Tuesday, 18 February 2014

The Analogue Hobbies Painting Challenge: January 2014

Well, what a start to the year. 2014 seems to have picked up the pace again, I can't believe it's mid-February already. The year is shaping up to be a great one hobby-wise, with games in the offing, a good few events I plan on going to and some fair progress on the painting front. Fair, but not particularly impressive volume-wise, I've just about managed a batch of figures and a theme round entry each fortnight. Sadly, hobby time in January was hit with DIY (again) and life admin galore  (again). But I'm just about on course to make my points total by mid-March

My first January painting was this chap for the 'Villain' theme round. Recognise him?

Ok, here's a rather less than subtle clue:

Yes, more a 'Villainous Henchman' than pure Villain, it is he of a Strange Occupation.

A fairly quick job, but one more theme round down. I'm on course to nail all seven despite my glacial rate of painting, which appeals to the completionist in me.

Next up, another unit for the Sudan project and one that I'm pretty pleased with. Another unit for the Anglo-Egyptian forces, this time the Sudanese IXth infantry. The Sudanese battalions were regarded as the pride of the Egyptian army, being professional soldiers recruited for life from Southern Sudan and the Nuba mountains. The Xth and XIth were even recruited from old soldiers that had been captured by the Mahdi, served in his Jihadiyya before escaping en masse in 1885 and re-enlisting in the Egyptian army.

Mine are officered by an Egyptian (in this next photo, painted pre-challenge), though it was also known for Sudanese to be promoted from the ranks. The IXth's conduct alongside the Cameron Highlanders at the battle of Ginnis led to them being presented a unique standard in 1886: of red silk fringed in red and gold with Kosheh and Ginnis as battle honours and a central wreath. Other Battalions carried a green standard with just an Arabic numeral. I chose to represent them with this snazzy standard, made at my request by Flag Dude. I like this product, despite some drawbacks, the ease of use swings it for me - just stick it on and paint the pole/finials to match.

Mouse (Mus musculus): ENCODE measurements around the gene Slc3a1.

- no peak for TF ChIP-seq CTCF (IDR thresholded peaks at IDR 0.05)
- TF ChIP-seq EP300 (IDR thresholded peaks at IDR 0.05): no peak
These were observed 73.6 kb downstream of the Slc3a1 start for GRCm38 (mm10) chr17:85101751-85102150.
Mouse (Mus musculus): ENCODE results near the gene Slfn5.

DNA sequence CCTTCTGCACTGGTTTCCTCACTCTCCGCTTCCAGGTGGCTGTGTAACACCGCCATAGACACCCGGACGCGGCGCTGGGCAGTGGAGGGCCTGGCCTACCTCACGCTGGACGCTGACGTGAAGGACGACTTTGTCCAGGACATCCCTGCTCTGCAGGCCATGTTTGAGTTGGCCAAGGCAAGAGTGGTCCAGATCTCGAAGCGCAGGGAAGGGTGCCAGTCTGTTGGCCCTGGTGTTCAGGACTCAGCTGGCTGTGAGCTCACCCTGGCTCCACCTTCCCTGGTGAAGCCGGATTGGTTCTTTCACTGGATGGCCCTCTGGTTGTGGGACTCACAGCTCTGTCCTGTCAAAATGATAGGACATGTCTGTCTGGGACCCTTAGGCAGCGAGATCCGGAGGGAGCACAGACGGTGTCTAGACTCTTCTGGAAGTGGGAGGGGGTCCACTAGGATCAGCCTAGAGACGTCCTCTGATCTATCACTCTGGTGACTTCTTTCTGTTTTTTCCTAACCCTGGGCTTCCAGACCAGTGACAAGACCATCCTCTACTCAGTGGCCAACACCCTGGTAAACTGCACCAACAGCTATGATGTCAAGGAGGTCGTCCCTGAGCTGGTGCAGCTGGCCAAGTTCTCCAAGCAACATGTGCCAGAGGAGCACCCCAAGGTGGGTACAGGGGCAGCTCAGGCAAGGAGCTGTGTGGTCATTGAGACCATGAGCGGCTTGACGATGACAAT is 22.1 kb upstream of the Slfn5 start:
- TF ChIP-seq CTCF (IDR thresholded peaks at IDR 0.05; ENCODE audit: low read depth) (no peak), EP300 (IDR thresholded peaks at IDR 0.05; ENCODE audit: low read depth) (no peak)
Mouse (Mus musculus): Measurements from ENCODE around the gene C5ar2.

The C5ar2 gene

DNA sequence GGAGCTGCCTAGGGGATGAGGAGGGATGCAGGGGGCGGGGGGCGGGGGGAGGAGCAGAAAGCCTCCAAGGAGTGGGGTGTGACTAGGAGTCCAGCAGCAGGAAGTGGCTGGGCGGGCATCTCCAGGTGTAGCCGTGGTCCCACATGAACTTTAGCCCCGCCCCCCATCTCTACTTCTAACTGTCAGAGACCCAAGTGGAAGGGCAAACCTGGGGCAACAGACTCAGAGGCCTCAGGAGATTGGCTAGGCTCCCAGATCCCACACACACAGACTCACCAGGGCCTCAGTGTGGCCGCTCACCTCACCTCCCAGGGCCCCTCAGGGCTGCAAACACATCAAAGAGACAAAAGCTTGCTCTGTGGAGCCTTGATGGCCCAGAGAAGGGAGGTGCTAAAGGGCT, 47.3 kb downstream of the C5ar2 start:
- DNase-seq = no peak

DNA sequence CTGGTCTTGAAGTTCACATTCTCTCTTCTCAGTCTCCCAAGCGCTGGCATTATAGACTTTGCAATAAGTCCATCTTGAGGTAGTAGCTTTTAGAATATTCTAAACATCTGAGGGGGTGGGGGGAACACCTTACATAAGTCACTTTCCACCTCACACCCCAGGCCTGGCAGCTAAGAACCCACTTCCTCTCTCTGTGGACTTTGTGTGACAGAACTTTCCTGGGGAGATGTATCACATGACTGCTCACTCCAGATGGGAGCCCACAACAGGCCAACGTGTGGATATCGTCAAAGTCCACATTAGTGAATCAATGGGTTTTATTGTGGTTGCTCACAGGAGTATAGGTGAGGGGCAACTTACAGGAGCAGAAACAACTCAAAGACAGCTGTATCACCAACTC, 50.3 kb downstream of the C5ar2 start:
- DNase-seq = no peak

The uniforms of the Egyptian army changed quite a lot between the various campaigns. I've settled on having my Egyptian units in a white summer uniform and Sudanese in a blue with white trousers. All units were later issued khaki uniforms. No doubt it will surprise you to hear that they are from Perry miniatures.

At the same time, I worked on this Command stand for my Mahdist forces: a Khalifa and his faithful standard bearer. Both were started as part of my first challenge batch but set aside part way through. I pondered a while how to paint the Khalifa, given he has such a large robe aching for some freehand, perhaps patches in the Mahdist style. But for a religious leader, I decided on the understated purity of a plain white robe with a jagged edging in blue.

The standard bearer is converted from a spare metal spearman, carefully trimming his cast on spear off and replacing it with the Flag Dude banner. 

The next theme round went down to the wire, but I got him finished. For my 'Vehicle' entry, I intended to paint the first 15mm vehicles for Chain of Command US platoon. But alas, a delayed Wayland Games order necessitated a last-minute change of heart. Fortunately, I had this Pulpy motorcyclist from 1st Corps already prepped.

He's intended to represent one of the Prof's sidekicks, the boozing buffoon and beau of young Victoria Hemingway: Flight Lieutenant Michaels, riding a purloined military-issue motorcycle. No doubt he'll find cause to be pursued by some Nazis in motorcycles and side-cars (which happen to be in the challenge box, again) - I think that would make a great scenario some day.

To round out the month's painting, I just about squeezed in these Coureur de Bois for the Bloggers for Charity project started by James and Andrew. I hope that they will be put to good use.

These were a bit of a slog for me as I'm unaccustomed to painting irregulars in an efficient way, as evidenced by my disastrous first attempt at Bashi Bazouks last year. But they came out ok in the end, I think and I'm glad to have them finished well in time to be sent off and based with everyone else's fine contributions. The fine sculpts by AW Miniatures looked quite busy at first glance, but took the paint well and have well-defined detail, though I feel they are in the classic style, with larger hands and weapons akin to some Artizan sculpts.

Well, that's January and I've just dropped the first February entries into Curt to be posted. But I really must get back to the grindstone, Mr Awdry must be rocketing ahead in out side challenge. 


  1. Crickey Phil, just like buses.... :-)
    Looks like you have hit a real purple patch..

  2. Fantastic Odd Job (not to be confused with Odd Bod).
    What superbly painted figures.

  3. Phil - there is no efficient way to paint small numbers of irregulars. You only get efficiency with huge batches (like the ones I do).

    These were all superb entries for the Challenge :)

  4. A fine collection completed in Janaury, well done.

  5. Wonderful painting work. They are full of character!


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